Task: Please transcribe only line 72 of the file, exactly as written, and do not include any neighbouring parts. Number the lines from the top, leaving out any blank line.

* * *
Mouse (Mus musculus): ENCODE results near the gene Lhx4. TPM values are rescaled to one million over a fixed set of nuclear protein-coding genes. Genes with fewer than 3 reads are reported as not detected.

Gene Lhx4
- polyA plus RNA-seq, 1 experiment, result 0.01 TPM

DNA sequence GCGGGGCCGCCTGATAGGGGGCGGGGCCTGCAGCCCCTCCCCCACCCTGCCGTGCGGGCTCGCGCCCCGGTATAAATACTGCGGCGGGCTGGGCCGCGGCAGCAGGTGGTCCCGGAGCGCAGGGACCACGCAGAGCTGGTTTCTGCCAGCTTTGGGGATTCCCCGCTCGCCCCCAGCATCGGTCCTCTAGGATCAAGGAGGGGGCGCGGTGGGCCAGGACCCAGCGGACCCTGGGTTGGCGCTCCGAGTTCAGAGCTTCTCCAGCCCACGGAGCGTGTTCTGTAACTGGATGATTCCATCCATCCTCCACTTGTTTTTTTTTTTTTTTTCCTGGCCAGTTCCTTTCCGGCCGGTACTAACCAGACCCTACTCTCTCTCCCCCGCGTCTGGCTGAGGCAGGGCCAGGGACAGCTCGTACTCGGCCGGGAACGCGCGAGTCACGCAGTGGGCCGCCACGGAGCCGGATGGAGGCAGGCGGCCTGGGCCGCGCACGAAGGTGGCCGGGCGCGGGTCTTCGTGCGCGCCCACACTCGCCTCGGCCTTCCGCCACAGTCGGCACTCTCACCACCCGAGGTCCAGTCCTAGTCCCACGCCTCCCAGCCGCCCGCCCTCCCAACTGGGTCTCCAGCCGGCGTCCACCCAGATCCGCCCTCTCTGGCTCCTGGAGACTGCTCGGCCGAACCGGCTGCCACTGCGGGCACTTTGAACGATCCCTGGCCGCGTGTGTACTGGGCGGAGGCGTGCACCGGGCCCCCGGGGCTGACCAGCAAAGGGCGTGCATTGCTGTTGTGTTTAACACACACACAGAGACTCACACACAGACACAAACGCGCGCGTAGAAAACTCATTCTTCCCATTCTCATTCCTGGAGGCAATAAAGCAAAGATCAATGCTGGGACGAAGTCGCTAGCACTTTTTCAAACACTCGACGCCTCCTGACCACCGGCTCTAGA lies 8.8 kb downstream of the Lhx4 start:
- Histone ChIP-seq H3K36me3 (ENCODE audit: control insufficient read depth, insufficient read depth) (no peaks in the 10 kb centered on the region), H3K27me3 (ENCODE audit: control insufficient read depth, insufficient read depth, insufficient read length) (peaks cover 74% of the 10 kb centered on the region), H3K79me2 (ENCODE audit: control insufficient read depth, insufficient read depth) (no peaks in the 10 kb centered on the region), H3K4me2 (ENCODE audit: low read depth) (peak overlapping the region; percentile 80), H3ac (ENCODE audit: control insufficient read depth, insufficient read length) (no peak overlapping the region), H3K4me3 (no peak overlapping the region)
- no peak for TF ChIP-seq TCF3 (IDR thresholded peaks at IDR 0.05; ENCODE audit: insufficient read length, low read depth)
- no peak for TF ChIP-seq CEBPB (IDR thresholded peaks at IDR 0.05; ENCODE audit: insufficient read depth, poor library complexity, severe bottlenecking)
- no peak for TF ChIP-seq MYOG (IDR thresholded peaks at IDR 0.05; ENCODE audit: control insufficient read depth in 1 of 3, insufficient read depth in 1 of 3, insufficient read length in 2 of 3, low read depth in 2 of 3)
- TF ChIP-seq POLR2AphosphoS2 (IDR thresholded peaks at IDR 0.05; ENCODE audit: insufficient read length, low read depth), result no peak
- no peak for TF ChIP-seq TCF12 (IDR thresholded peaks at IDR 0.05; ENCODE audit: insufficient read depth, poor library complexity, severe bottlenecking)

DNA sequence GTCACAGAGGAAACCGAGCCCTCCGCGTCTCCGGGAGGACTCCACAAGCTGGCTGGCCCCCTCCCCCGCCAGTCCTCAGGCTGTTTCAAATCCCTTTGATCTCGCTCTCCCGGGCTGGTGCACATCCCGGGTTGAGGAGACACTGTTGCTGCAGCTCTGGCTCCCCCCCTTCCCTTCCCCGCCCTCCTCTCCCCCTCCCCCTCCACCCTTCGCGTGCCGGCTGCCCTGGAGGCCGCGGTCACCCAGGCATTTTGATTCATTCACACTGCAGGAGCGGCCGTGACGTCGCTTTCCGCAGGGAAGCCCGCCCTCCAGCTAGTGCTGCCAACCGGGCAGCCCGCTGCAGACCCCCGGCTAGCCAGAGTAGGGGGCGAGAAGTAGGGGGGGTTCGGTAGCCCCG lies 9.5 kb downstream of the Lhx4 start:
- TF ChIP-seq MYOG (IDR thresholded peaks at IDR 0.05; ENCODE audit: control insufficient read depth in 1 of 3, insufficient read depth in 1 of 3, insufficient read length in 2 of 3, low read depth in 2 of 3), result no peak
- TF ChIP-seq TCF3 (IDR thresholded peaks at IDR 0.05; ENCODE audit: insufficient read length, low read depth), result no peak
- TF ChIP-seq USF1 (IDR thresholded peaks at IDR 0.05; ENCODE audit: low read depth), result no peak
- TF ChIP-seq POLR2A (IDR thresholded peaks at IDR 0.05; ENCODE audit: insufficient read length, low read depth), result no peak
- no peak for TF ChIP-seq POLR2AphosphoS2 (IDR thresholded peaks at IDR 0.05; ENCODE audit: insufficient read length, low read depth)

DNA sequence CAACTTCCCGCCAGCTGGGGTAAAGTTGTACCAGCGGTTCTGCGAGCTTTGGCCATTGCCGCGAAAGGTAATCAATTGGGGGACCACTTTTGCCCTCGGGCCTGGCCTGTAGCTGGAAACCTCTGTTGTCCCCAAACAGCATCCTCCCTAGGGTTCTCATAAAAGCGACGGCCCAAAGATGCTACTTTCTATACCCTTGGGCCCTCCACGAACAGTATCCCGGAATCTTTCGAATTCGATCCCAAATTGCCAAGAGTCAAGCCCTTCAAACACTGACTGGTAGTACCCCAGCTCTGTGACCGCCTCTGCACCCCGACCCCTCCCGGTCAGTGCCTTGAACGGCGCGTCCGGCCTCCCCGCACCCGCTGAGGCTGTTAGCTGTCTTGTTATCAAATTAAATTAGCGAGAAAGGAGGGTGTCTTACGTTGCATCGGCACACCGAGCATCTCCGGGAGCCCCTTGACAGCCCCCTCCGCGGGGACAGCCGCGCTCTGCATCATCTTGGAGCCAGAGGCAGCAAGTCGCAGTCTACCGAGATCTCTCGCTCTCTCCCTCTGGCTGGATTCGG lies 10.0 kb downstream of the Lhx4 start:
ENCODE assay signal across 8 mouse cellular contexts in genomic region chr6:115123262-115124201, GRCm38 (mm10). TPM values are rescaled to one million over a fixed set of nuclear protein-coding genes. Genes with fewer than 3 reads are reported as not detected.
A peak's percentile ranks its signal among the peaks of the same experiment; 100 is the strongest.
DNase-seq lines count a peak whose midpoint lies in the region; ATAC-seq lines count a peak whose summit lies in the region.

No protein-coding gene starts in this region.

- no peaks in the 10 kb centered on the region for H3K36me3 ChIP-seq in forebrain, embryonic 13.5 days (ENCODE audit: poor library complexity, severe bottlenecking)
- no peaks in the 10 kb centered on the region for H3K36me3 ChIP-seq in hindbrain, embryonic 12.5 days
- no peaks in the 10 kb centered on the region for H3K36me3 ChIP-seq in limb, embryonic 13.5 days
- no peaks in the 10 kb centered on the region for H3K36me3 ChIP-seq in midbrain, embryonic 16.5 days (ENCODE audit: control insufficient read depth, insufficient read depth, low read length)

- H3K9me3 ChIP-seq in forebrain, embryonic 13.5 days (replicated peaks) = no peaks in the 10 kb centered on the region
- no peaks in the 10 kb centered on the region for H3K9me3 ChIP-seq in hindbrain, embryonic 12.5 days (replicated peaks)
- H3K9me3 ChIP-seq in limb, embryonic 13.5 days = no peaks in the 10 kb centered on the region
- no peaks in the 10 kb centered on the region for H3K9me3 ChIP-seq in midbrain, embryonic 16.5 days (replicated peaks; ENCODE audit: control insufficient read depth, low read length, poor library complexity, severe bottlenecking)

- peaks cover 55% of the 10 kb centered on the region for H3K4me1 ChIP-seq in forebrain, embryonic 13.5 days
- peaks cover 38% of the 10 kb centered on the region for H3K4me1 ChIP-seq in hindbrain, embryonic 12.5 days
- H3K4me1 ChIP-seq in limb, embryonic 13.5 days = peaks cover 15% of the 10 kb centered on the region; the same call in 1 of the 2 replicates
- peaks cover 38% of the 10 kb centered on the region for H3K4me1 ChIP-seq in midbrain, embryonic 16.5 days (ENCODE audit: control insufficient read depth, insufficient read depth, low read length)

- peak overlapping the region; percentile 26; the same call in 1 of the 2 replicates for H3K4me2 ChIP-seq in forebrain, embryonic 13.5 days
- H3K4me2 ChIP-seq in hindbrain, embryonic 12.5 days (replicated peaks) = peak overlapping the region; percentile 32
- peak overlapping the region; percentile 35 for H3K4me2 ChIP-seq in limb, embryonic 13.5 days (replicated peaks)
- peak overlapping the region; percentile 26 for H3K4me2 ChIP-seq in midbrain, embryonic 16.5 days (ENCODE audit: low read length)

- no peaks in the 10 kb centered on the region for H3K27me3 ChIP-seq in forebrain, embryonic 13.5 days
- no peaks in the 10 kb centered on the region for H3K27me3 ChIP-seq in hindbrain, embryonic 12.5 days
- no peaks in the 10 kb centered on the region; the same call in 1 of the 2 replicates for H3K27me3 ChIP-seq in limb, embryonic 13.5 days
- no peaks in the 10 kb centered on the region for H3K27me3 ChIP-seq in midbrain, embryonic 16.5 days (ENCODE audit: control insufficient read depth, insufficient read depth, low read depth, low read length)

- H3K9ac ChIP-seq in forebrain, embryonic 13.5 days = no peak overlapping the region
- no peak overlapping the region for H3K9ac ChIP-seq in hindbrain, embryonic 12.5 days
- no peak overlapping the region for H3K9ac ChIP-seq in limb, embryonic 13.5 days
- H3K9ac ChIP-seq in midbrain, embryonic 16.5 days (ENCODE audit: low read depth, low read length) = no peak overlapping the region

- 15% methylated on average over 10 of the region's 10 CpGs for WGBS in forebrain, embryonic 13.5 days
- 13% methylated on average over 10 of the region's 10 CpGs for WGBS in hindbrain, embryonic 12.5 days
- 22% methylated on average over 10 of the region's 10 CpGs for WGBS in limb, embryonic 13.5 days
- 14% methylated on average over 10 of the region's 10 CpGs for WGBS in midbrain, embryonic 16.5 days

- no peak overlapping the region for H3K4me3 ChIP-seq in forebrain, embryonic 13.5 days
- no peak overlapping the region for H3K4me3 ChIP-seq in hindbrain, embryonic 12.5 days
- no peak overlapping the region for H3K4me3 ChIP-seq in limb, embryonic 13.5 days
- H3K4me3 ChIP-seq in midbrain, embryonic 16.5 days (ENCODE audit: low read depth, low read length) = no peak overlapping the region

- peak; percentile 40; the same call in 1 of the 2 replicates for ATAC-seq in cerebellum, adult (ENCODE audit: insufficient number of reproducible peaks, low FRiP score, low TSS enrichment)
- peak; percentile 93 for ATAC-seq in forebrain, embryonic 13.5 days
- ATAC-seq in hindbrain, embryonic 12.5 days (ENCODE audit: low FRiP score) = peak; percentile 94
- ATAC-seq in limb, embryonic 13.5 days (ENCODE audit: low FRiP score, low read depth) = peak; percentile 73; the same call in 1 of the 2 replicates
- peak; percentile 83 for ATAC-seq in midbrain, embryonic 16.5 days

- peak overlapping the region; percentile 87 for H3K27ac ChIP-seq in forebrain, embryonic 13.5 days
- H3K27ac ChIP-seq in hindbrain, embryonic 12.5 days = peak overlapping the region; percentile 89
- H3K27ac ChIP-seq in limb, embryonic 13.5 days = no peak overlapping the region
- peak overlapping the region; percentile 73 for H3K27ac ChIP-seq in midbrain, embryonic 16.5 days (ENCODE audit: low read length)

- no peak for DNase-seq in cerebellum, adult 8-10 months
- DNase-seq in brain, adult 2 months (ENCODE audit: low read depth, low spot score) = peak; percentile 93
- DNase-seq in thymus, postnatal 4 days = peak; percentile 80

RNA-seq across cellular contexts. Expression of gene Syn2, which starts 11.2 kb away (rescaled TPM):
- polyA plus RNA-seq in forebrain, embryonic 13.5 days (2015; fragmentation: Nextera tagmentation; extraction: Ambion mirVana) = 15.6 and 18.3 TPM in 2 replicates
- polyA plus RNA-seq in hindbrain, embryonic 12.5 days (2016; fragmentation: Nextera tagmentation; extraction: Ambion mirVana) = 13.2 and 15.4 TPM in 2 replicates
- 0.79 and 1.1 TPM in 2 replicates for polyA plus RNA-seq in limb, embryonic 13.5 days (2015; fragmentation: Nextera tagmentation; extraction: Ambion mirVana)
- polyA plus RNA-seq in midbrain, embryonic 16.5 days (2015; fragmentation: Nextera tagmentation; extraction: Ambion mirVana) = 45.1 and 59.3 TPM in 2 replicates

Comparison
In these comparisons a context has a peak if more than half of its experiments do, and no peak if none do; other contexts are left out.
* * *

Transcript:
In these comparisons a context has a peak if more than half of its experiments do, and no peak if none do; other contexts are left out.